The adjustable bracket 20 of the preferred embodiment includes a slidable mounting brace 22 (shown in FIGS. 3, 4 and 5) that permits the bracket to slide back and forth from the front side 16 of the supporting structure 12, similar to a desk drawer. The adjustable bracket 20 also includes a pivotal arm 24 having one end coupled to the mounting brace 22 and a U-shaped keyboard holder 26 coupled to the other end of the pivotal arm. The U-shaped keyboard holder 26 includes a pair of extending bars 28 that support opposite ends of the keyboard 40. By supporting the keyboard 40 at its ends, the keyboard can be rotated or tilted at an angle that is comfortable for the user. The pivotal arm 24 provides for vertical or elevational positioning of the U-shaped keyboard holder 26 and, thus, the keyboard 40. In addition, the adjustable bracket 20 includes tightening screws 30, 32 (shown in FIGS. 2, 3 and 4) for the pivotal arm 24 and the U-shaped keyboard holder 26 to maintain them at a user's desired position once such position is determined and set.
Referring to FIGS. 3 and 4, the keyboard 40 includes an elongated base 42 having an upper surface 44 and a longitudinal axis 46 disposed below the upper surface. The upper surface 44 is curved about the longitudinal axis 46, and a plurality of keys positioned at the upper surface. Thus, similar to the upper surface 44, the keys are arranged about the longitudinal axis 46 to form an arcuate typing surface 48 that provides a relaxed and comfortable typing position for the user's hands and wrists without causing repetitive stress.
The upper surface 44 of the elongated base 42 has a first side 50 corresponding to the length 52 of the base, and a second side 54 corresponding to the depth 56 of the base. As shown in FIGS. 3 and 4, the length 52 of the elongated base 42 is greater than the depth 56 and the longitudinal axis 46 is substantially parallel to the length.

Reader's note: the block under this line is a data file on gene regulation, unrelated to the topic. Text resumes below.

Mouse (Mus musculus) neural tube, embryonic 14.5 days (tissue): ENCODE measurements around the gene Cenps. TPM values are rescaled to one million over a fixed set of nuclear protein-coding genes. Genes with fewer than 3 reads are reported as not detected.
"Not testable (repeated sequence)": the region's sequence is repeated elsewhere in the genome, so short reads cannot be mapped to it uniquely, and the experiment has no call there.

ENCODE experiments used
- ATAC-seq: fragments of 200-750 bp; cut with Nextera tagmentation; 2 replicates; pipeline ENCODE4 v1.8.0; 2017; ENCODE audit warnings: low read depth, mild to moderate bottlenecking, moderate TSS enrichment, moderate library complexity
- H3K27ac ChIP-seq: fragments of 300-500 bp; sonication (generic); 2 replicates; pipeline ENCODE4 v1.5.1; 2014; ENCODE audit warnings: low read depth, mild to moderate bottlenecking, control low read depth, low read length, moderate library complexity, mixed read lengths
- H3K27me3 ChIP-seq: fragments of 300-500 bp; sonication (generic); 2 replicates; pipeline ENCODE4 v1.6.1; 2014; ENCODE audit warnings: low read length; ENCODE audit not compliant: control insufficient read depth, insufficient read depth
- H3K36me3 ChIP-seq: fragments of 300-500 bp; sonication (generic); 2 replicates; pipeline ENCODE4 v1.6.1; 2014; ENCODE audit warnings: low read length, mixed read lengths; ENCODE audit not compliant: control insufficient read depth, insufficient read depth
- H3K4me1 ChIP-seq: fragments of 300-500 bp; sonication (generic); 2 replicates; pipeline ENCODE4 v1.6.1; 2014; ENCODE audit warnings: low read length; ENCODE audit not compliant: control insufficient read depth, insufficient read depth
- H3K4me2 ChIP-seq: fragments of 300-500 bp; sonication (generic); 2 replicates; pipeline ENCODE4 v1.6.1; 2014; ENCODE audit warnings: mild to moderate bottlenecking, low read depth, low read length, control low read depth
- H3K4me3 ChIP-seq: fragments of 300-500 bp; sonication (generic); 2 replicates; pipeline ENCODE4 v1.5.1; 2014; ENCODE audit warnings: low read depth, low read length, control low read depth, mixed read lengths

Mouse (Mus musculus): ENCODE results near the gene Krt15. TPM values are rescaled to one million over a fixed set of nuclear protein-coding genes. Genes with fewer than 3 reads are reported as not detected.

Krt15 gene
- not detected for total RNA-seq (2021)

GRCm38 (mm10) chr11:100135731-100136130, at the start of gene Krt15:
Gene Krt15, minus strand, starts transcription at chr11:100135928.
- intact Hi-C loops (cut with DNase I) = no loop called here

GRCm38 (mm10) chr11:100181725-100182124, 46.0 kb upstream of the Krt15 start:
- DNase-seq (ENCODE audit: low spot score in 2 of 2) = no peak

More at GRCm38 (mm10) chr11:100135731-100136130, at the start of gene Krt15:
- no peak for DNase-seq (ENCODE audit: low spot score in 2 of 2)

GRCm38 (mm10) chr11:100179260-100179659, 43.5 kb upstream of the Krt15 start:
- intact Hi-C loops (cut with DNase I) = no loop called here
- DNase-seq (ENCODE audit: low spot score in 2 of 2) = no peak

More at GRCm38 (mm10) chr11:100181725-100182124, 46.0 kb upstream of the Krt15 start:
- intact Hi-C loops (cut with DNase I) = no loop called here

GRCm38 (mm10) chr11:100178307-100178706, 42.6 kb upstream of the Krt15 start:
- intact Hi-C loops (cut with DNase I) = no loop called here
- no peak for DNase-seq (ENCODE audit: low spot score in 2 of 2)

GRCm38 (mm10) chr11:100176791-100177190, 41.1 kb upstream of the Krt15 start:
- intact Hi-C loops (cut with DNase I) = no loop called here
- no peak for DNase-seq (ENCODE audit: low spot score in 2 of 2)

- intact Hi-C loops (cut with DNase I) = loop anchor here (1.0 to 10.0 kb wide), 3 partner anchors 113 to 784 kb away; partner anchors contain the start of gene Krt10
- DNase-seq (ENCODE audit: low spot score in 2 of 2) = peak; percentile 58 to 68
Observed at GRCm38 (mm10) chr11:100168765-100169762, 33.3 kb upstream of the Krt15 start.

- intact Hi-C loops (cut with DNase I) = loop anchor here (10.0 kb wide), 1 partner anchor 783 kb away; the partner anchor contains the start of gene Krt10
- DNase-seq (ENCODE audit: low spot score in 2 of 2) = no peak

Additional keys, such as the function keys 58, cursor control keys 60 and numeric keypad keys 62, may be located to either side of the alphanumeric keys 64 of the adjustable, curved keyboard 40. For example, as shown in FIG. 1, the function keys 58 are positioned to the left of the alphanumeric keys 64 and the cursor control 60 and numeric keypad keys 62 are positioned to the right of the alphanumeric keys. Although other keys may be located above the alphanumeric keys 64, this key position would be too remote from the user's reach to benefit from the ergonomic design of the keyboard 40 of the present invention.
The alphanumeric keys 64 include four rows of keys 66, 68, 70 and 72, and a space bar 74 positioned beneath the lowermost row of keys. For the preferred embodiment shown in FIGS. 3 and 4, every other row has a different texture, such as a rough surface, that provides feedback and re-assurance to the user that his or her hands are positioned correctly on the keyboard 40. For example, as shown in FIG. 1, the keys in the central key row, i.e. "ASDFGHJKL;'", have a rough surface that is similar to a ine grid sandpaper.
As shown in FIGS. 3 and 4, a built-in palm rest 76 is provided adjacently below the space bar 74 of the adjustable, curved keyboard 40. This palm rest 76 is used to rest the thenar and hypathenar of the user's palms, thereby avoiding or minimizing stress to a user's shoulders. Avoidance of such shoulder stress has been found to avoid user headaches as well.